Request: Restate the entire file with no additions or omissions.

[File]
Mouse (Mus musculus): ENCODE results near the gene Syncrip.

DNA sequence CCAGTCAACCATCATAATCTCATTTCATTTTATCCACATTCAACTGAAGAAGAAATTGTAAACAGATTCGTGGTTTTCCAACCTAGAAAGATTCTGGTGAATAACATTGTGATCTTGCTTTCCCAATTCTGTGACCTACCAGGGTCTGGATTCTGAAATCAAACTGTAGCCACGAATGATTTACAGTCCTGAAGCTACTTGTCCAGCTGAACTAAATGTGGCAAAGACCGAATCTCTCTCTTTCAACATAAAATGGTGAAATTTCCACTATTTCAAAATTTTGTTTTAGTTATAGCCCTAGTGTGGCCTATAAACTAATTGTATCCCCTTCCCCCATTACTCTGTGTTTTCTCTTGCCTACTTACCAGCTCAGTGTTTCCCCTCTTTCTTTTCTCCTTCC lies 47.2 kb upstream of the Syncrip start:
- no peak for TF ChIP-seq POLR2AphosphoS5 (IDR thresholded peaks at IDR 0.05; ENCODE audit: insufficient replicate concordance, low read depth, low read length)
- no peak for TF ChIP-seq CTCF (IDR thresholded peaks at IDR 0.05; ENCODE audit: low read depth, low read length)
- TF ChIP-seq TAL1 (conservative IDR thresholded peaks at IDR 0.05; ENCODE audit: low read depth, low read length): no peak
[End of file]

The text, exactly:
Mouse (Mus musculus): ENCODE results near the gene Syncrip.

DNA sequence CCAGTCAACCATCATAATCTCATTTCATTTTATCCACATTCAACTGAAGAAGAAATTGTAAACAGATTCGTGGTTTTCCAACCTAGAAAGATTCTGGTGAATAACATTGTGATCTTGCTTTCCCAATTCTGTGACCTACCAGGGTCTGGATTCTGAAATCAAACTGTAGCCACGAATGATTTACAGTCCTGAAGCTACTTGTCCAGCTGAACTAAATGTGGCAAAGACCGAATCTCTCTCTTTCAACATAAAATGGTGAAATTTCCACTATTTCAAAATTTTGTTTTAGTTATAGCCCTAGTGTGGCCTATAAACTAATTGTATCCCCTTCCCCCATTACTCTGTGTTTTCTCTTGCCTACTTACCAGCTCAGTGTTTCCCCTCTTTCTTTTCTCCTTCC lies 47.2 kb upstream of the Syncrip start:
- no peak for TF ChIP-seq POLR2AphosphoS5 (IDR thresholded peaks at IDR 0.05; ENCODE audit: insufficient replicate concordance, low read depth, low read length)
- no peak for TF ChIP-seq CTCF (IDR thresholded peaks at IDR 0.05; ENCODE audit: low read depth, low read length)
- TF ChIP-seq TAL1 (conservative IDR thresholded peaks at IDR 0.05; ENCODE audit: low read depth, low read length): no peak